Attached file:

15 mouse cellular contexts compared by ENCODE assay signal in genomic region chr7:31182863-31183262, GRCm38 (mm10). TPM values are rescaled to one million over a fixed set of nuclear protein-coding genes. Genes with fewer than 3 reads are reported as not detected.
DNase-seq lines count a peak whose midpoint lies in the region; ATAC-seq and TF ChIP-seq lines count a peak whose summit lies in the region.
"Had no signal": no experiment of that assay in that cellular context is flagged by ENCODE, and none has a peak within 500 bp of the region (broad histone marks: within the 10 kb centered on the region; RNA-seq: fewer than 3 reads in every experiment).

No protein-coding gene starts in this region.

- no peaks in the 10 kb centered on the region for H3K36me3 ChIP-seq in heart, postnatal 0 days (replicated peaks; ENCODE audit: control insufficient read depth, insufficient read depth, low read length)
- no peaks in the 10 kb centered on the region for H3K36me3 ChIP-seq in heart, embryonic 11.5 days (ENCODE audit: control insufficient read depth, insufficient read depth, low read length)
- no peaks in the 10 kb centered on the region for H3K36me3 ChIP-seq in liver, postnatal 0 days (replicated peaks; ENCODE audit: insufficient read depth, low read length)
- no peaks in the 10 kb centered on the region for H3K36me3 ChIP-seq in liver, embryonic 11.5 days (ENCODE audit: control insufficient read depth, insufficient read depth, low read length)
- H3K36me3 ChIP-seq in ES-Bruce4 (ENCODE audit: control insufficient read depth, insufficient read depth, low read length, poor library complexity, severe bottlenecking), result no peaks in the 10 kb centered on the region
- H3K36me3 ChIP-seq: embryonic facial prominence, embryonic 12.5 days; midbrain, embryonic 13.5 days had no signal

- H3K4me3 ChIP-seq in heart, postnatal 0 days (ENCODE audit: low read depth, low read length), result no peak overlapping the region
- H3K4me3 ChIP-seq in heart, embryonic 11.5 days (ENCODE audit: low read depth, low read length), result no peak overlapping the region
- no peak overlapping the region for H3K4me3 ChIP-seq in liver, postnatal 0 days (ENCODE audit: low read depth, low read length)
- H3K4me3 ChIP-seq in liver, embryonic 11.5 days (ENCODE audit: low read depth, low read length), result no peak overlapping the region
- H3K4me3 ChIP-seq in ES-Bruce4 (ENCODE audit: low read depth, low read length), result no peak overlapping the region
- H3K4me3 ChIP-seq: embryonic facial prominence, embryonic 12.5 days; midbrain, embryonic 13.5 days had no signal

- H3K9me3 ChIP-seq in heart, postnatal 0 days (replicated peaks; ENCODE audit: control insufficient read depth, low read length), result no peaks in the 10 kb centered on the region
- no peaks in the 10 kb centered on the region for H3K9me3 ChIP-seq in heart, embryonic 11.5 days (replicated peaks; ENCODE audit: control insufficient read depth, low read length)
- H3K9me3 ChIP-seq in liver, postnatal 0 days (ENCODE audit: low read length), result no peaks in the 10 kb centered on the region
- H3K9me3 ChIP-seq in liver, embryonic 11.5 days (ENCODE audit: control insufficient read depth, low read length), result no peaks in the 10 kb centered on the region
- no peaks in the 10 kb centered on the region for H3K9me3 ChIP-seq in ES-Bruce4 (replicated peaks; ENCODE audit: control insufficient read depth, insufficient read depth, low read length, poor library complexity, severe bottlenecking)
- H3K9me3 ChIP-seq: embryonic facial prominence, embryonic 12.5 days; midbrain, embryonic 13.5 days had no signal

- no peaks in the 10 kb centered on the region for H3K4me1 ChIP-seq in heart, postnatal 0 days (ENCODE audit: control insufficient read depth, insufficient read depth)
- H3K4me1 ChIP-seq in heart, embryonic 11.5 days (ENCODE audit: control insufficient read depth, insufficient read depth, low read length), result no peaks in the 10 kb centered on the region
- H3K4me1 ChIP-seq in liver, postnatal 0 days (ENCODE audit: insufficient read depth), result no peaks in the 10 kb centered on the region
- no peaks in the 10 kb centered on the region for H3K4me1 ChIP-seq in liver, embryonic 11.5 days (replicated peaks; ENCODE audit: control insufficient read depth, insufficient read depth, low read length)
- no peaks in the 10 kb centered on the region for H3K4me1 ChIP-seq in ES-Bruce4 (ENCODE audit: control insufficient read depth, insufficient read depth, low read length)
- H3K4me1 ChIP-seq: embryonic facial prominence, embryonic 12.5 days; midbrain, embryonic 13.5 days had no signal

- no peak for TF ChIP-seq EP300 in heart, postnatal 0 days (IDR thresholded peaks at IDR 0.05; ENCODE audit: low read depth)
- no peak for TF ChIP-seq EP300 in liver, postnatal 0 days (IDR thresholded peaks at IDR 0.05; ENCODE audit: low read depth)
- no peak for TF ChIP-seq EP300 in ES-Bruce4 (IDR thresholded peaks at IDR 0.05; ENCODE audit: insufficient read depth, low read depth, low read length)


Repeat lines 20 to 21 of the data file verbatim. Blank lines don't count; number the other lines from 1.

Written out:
- H3K9me3 ChIP-seq in liver, embryonic 11.5 days (ENCODE audit: control insufficient read depth, low read length), result no peaks in the 10 kb centered on the region
- no peaks in the 10 kb centered on the region for H3K9me3 ChIP-seq in ES-Bruce4 (replicated peaks; ENCODE audit: control insufficient read depth, insufficient read depth, low read length, poor library complexity, severe bottlenecking)